Thursday, March 24, 2022

Putin’s Russian World, Basis of His War in Ukraine, ‘a Theological Heresy,’ Orthodox Leaders Around the World Say

Paul Goble

            Staunton, Mar. 18 – More than 400 leading Orthodox theologians from around the world have signed a joint declaration urging the Moscow Patriarchate to press for an end the war in Ukraine and denouncing the very idea of “a Russian world” as a theological heresy that must be rejected by all Christians (

            In reporting this for a Russian audience, Aleksandr Soldatov, a specialist on religion for Novaya gazeta, says that this declaration may become the basis for some form of punishment against Moscow Patriarch Kirill and the ROC MP at the upcoming summit of the Pentarchy, as the five most ancient Orthodox churches are known.

            That meeting is to take place in Constantinople in April; and there have already been calls for the Orthodox world to strip the ROC MP of its autocephalous status for five years. This declaration will only add pressure on the group to take some step against Moscow (

            One of the signatories, Archimandrite Kirill of the Saint Ignatius Theological Academy in Sweden, says that Putin’s ideas about the Russian world reek of Manicheanism, a syncretic doctrine of the third and fourth centuries CE which “influenced later occultism” and many parapsychologists and charlatans.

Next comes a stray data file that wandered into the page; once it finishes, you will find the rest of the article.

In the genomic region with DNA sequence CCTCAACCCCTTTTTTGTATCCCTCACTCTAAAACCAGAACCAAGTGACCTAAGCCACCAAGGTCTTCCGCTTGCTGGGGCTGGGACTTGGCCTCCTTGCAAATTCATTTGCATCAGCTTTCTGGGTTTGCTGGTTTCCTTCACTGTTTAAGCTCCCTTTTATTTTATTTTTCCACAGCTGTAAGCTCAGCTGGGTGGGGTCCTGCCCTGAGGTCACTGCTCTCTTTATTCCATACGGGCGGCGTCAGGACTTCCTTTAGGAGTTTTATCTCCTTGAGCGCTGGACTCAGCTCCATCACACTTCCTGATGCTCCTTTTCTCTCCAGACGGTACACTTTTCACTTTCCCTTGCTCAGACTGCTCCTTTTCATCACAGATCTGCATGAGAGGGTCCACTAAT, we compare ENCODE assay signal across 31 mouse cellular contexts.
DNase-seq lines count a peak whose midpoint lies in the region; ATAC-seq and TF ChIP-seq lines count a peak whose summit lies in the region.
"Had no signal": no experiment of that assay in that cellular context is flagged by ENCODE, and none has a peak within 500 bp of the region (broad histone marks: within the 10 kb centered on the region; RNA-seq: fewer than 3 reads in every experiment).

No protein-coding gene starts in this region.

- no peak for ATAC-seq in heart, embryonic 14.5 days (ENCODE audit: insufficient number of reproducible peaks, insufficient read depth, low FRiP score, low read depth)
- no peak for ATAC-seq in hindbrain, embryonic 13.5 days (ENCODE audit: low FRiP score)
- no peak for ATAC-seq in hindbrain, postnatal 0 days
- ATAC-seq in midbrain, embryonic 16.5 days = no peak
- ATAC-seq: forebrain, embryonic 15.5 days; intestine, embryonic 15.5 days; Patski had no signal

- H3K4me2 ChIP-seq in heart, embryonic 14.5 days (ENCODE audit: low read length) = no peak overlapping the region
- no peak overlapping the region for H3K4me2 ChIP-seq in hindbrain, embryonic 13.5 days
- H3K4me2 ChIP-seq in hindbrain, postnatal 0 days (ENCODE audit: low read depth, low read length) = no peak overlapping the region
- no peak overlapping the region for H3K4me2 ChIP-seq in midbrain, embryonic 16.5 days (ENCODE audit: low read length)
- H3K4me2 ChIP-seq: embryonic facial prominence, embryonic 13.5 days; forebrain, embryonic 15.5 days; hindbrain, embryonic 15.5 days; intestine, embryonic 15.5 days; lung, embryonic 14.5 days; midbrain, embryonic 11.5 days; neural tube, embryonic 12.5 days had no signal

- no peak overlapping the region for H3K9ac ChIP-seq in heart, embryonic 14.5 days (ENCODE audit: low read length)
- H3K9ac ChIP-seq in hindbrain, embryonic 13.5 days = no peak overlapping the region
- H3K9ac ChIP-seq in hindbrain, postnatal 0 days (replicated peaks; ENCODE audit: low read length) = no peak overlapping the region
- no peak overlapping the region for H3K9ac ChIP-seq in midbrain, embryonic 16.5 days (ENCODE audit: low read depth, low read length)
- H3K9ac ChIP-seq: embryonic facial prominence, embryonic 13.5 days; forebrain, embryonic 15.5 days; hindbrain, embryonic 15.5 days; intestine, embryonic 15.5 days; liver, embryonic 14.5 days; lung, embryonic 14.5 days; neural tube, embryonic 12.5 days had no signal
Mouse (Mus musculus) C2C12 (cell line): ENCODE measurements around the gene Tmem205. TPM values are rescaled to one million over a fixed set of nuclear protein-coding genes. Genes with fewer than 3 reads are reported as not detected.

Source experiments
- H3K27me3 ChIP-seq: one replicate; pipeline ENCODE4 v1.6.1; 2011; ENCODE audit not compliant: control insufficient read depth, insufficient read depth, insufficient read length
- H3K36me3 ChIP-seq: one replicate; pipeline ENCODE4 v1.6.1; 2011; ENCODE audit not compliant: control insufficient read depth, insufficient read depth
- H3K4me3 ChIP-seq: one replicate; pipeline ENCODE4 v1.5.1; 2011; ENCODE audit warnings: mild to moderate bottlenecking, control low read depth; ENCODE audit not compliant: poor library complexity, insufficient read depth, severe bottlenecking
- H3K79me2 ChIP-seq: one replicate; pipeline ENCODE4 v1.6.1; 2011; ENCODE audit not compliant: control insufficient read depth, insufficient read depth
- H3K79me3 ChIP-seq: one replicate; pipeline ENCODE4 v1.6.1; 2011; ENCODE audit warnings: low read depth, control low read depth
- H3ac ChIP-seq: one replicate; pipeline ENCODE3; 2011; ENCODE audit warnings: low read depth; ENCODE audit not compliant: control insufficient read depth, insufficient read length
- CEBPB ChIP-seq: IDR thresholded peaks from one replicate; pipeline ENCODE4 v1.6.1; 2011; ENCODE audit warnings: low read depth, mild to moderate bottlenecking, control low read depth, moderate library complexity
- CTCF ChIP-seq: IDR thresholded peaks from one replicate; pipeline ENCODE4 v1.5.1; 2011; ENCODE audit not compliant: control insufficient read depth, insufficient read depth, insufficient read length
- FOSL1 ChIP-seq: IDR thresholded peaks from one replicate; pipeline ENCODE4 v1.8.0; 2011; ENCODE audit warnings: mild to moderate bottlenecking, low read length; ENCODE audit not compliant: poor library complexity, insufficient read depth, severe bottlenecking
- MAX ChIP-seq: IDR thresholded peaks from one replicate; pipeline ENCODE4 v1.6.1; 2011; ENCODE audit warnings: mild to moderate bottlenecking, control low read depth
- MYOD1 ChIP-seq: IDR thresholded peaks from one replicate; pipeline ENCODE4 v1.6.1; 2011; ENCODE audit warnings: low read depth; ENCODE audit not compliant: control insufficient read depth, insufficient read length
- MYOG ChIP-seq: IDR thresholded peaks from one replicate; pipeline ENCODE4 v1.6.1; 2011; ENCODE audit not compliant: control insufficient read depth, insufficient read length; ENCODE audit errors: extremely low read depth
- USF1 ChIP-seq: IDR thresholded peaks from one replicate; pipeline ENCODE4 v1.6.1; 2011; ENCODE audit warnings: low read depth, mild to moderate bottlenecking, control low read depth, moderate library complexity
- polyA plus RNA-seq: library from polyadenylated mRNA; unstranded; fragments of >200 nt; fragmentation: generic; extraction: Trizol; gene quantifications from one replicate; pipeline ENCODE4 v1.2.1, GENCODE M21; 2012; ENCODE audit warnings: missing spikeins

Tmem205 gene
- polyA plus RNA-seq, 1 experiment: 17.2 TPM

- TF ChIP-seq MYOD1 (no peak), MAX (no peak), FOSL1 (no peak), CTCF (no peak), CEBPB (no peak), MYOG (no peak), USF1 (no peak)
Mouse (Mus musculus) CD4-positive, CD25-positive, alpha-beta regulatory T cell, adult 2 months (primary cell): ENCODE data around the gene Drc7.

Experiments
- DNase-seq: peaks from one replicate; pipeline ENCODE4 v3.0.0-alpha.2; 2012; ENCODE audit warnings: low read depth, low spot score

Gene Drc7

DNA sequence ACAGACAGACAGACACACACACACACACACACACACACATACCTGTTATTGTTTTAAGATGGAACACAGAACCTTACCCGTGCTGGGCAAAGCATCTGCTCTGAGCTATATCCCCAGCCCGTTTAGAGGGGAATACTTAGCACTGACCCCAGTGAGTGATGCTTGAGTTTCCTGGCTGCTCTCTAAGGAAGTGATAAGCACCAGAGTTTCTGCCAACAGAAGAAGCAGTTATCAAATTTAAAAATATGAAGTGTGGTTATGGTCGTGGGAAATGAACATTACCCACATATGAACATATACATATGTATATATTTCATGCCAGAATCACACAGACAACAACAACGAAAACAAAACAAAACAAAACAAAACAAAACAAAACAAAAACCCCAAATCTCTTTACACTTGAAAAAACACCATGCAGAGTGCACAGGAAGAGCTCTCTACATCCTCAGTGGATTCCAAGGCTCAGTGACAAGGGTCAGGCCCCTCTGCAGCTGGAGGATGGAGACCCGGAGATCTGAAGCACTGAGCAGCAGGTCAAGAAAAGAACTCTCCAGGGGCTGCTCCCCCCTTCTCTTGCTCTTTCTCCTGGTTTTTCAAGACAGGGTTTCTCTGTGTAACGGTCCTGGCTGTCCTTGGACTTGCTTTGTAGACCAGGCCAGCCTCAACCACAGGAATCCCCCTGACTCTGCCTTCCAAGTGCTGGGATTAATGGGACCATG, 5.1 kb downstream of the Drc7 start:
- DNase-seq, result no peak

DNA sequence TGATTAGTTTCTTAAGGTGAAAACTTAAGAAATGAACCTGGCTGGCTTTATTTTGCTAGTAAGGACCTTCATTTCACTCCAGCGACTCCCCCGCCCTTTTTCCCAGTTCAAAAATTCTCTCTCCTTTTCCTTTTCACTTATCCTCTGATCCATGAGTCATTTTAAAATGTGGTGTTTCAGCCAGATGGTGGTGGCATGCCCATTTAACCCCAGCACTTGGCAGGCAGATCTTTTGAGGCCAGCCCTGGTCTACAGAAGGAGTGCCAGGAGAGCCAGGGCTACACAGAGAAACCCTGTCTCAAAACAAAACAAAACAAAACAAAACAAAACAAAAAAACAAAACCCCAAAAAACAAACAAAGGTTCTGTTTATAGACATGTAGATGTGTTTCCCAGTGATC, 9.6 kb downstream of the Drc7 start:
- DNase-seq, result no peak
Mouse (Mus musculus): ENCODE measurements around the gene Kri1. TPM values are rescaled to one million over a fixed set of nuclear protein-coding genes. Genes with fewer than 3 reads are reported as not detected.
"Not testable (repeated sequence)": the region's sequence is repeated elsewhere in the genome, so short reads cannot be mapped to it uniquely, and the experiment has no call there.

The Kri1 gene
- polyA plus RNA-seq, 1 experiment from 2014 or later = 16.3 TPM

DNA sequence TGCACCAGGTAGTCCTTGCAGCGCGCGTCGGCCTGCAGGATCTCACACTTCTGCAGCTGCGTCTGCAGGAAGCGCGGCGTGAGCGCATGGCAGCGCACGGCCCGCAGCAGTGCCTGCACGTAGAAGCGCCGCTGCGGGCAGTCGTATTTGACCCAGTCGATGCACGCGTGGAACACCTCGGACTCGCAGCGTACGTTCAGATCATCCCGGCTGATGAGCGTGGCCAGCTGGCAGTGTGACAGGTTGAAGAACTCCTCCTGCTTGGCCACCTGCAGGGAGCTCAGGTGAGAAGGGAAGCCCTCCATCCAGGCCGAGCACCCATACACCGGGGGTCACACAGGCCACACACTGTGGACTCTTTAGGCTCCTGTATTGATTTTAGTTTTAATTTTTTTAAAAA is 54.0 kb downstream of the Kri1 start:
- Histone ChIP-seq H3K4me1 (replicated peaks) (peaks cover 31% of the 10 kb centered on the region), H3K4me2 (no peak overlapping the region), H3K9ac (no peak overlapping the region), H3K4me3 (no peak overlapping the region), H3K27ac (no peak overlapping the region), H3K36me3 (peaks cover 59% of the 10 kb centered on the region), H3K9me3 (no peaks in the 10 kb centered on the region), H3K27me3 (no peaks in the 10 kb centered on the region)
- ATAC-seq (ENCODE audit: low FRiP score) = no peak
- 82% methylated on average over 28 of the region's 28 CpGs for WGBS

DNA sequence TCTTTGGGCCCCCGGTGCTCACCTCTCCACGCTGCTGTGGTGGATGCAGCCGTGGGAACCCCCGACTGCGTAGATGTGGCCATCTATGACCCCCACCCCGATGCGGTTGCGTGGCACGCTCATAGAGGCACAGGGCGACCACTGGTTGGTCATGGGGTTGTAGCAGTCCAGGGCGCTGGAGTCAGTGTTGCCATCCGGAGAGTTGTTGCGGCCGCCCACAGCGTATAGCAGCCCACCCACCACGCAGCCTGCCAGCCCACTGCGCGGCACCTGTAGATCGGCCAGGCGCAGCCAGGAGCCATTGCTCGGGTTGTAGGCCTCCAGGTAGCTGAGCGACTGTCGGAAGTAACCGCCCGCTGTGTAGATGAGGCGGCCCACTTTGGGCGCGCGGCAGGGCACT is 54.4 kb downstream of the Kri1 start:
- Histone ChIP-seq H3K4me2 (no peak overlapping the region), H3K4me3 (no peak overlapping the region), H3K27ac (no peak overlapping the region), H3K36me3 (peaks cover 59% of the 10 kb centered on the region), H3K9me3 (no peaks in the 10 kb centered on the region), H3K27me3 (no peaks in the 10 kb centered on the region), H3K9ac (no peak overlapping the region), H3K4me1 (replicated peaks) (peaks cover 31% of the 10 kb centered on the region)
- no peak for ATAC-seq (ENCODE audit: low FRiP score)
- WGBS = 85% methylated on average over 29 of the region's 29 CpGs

“Putin’s Manicheanism,” the archimandrite says, “is based on the belief that NATO and the US are some kind of ontological evil and that everything they say is a lie.” For the Kremlin leader, Ukraine is now “an arena for the struggle between the forces of light and the forces of darkness,” and it must be “’saved’” from the West.

            Father Kirill further observes that Putin’s “Orthodoxy” diverges at many points from church traditions. “For example,” he says, “the president has said that Islam is closer to Orthodoxy than to Catholicism and that Saints Boris and Gleb should not be venerated because they voluntarily went to their deaths instead of struggling with their enemy.”

            Another foreign signatory, Sergey Shumilo, director of the International Institute of the Mount Afon Heritage, says that “Soviet-Orthodox worldviews” have had a baleful influence on Russian thinking for the last 30 years and have encouraged people like Putin to think that there is no such thing as Ukraine and that Russia and Russians occupy a privileged position among believers.

            Remarkably, several prominent Orthodox theologians living inside Russia signed this document, as did 246 ROC MP priests there who signed one that echoed its positions, Soldatov says. Given the approach of the Kremlin and the Moscow Patriarchate to any dissent from the current Putinist line, they are truly profiles in courage.

            Not only has Kirill denounced foreign Orthodox leaders for daring to criticize Putin’s war in Ukraine, but he has signaled that he will not spare anyone whose careers he currently holds in the balance. In his own words which are hardly those of the Gospels, such people can hardly expect to be forgiven because “forgiveness without justice is capitulation and weakness.”

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